wished to make him immortal, but was pre
vented through the meddling curiosity of his sad; because it dispels sadness.) The common mother. She, however, in compensation, germander, sometimes so called. See CHAMÆtaught him agriculture, and rendered him serviceable to inankind, by instructing him how
The water ger. to sow corn, and make bread. She also gave mander, occasionally so called. See Scorhim her chariot, drawn by two dragons, in DIUM. which he travelled all over the earth, and dis- TRISU'LC. s. (trisulcus, Latin.) A thing tributed corn to all the inhabitants of the world, of three points (Brown). At his return to Elensis, Triptolemus restored TRISYLLABICAL. a. (from trisyllable.) Ceres her chariot, and established festivals and Consisting of three syllables. mysteries in honour of the deity. He reigned
TRISY'LLABLE. s. (trisyllaba, Latin.) for some time, and after death received divine A word consisting of three syllables. honours.
TRITE. a. (tritus, Lat.) Worn out; stale; TRI'PTOTE, s. (triptoton, Latin.) A noun common; not new (Rogers). used but in three cases (Clarke).
Trire, a Greek term, signifying three or TRIPU'DIARY. a. (tripudium, Lat.) Per- third. Three chords of the ancient system formed by dancing (Brown).
were called by this naine, from their actual TRIPÚDIATION. s. (tripudium, Latin.) situation in the tetrachords of which they seAct of dancing.
spectively formed a part. See TRITE-DIETRIQUETRA OSSICULA, in anatomy. ZEUGMENON, TRITE-HYPERBOLÆOx, and (triquetrus, from tres, three). Ossicular Wor- TRITE-SYNEMMENON. miana. The triangular-shaped bones, which TRITE-DIEZEUGMENON. (From the Greek) are found mostly in the course of the lambdoidal The third string of the diezeugmenon, or touri suture.
tetrachord of the ancients, reckoning from the TRI'REME. s. (triremis, Latin.) A galley top. The sound of this string corresponded with three benches of oars on one side. with our C above the bass-cliff. TRISECTION, the dividing a thing into
TRITE-HYPERBOLÆON. (Greek.) The three equal parts. The term is chiefly used in third string of the ancient hyperbolæon, or fifth geometry, for the division of an angle into tetrachord ; and which answered to our G on ihree equal parts. The trisection of an angle the second line in the ireble. geometrically is one of those great problems Trite-SYNEMMENON. (From the Greek.) wliose solution has been so much sought for by The third string, reckoning from the top of the mathematicians for 2000 years past; being, in third, or synemmenon, tetrachord; and which this respect, on a footing with the famous qua- corresponded with our B Hat above the fifth drature of the circle, and the duplicature of the line in the bass. cube.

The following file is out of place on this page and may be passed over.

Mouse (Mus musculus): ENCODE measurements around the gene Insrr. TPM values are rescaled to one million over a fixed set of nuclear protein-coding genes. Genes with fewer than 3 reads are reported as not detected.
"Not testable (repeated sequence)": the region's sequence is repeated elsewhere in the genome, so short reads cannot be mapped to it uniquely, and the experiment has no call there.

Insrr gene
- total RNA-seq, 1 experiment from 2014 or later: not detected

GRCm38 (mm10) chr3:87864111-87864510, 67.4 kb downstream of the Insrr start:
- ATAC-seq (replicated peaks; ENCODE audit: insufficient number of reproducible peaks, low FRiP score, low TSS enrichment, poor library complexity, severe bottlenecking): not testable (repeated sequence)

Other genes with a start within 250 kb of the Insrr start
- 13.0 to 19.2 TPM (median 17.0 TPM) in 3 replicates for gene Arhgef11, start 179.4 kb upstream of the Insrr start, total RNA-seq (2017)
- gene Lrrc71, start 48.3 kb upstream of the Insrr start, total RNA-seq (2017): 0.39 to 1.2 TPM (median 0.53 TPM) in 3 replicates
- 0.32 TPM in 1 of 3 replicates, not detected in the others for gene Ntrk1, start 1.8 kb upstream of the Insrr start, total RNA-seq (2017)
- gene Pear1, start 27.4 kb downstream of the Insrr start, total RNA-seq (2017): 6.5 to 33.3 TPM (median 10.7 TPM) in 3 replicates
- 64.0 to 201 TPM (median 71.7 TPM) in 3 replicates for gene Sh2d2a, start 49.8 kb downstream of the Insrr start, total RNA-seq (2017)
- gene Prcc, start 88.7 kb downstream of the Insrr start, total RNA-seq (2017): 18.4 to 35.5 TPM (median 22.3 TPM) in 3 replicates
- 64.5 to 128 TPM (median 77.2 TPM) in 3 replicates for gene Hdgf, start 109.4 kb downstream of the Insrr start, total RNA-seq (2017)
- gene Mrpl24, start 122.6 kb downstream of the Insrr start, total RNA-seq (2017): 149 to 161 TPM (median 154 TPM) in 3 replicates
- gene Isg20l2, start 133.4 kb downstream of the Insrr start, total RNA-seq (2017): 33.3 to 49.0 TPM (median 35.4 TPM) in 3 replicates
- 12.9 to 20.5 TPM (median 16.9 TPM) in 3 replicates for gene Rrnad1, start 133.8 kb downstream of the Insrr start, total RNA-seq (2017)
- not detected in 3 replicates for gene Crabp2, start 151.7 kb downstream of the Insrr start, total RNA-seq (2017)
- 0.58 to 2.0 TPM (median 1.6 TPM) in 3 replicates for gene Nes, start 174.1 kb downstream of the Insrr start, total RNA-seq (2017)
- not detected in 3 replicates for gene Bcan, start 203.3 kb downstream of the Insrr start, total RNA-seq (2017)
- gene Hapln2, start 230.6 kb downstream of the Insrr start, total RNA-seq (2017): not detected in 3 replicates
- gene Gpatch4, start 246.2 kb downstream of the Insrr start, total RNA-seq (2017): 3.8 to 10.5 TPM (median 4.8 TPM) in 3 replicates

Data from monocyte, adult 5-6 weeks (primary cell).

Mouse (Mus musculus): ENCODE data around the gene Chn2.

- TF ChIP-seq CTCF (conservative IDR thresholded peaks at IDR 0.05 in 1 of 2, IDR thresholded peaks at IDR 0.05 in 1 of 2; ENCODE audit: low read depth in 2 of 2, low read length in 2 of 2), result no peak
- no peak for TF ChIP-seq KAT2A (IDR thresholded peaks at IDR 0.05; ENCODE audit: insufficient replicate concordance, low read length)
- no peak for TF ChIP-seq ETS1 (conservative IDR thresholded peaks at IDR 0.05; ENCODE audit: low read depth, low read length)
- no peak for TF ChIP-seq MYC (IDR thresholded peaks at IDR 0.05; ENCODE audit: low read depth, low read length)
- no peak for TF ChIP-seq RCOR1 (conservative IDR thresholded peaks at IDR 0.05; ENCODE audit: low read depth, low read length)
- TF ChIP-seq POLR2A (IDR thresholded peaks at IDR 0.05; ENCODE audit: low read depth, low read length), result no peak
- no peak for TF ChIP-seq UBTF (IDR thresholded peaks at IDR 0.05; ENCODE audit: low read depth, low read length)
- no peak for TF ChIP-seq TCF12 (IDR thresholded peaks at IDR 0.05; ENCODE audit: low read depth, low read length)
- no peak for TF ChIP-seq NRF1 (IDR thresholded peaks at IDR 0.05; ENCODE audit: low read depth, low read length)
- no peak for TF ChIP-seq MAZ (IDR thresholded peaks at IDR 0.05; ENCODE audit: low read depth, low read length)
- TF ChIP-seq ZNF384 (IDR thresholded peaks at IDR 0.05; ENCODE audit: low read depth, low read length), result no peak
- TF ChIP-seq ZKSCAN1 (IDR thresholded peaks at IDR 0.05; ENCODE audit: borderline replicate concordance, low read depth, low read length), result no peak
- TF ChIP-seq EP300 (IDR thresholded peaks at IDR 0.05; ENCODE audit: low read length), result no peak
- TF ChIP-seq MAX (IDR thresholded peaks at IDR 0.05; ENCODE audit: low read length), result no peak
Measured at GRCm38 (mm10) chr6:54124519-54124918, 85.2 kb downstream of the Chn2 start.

TRITENESS. s. (from trite.) Staleness ; The ancients trisected an angle by ineans of commonness. the conic sections, and the book of inclina. TRITHEISM. s. (ifes and 90s.) The tions; and Pappus enumerates several ways of opinion which holds three distinct gods. doing it, in the fourth book of his Mathemati- TRITICOM. Wheat. In botany, a genus cal Collections, prop. 31, 32, 33, 34, 35, &c. of the class triandria, order digynia. Calyx He farther observes, that the problem of tri- two-valved, solitary, alternate, on a flexuous secting an angle is a solid problem, or a pro- common receptacle, and containing three or blem of the 31 degree, being expressed by the more obtuse but pointed foreis. Nineteen resolution of a cubic equation, in which way it species: chiefly natives of Europe; one or two has been resolved by Vieta, and others of ine of Egypt and Barbary: some are annual, about moderus.
an equal number perennial. TRISMUS. (pagpuas, from sw, to gnash). 1. T. æstivum. Summer or spring wheat. Locked jaw. See TETANUS.
2. T. hybernum. Winter lammas, or comTRISPAST, in mechanics, a inachine with
mon wheat, three pulleys, or an assemblage of three pulleys 3. T. compositum. Cone wheat. for raising of great weights.
4. turgidum. Cone wheat. TRIST, a sinall uninhabited island of New 5. T. Polonicum. Polish wheat. Spain, on the coast of Tabasco, in the bay of 6. T. spelta. Spelt wheat. Campeachy, separated by a narrow channel on 7. T. monococion. One-grained wheat. the E. from the isle of Port Royal. Lon. of 8. T. Hispanicum. Spanish wheat. the E. point 92. 45 W. Lat. 18.0 N. 9. T. prostratum. Trailing wheat-grass.
TRISTAN D'ACUNHA, an island in the 10. T. pumilum. Dwarf wheat-grass. S. Atlantic ocean, 15 miles in circumference. All these are annuals. What follow conThe land is extremely high, and rises gradually stitute the perennial tribe, toward the centre of the island (where there is 11. T. junceum. Rush-wheat-grass. a lofty conical mountain) in ridges covered with 12. T. 'caninum. Dog-wheat-grass. trees of a nioderate size and height. The coast 13. T. distichum. Double-wheat-grass. is frequented by sca-lions, seals, penguins. and 14. T. repens. Couch-grass. albatrosses. Lon. 11. 43 W. Lit. 37. 8 S. 15. T. maritimum. Sea-wheat-grass.
TRISPERMOUS, in botany. Three- 16. T. tenellum. Tender wheat-grass. seeded.
17. T. unioloides. Linear spiked wbtat, TRISSAGO. (quasi trislago, from fristis, grass.
18. T. loliaceum. Loliaceous wheat-grass. wards in the Species Plantarum, and thence. 19. T. unilaterale. Unilateral wheat-grass. forward in all his other works. Antece.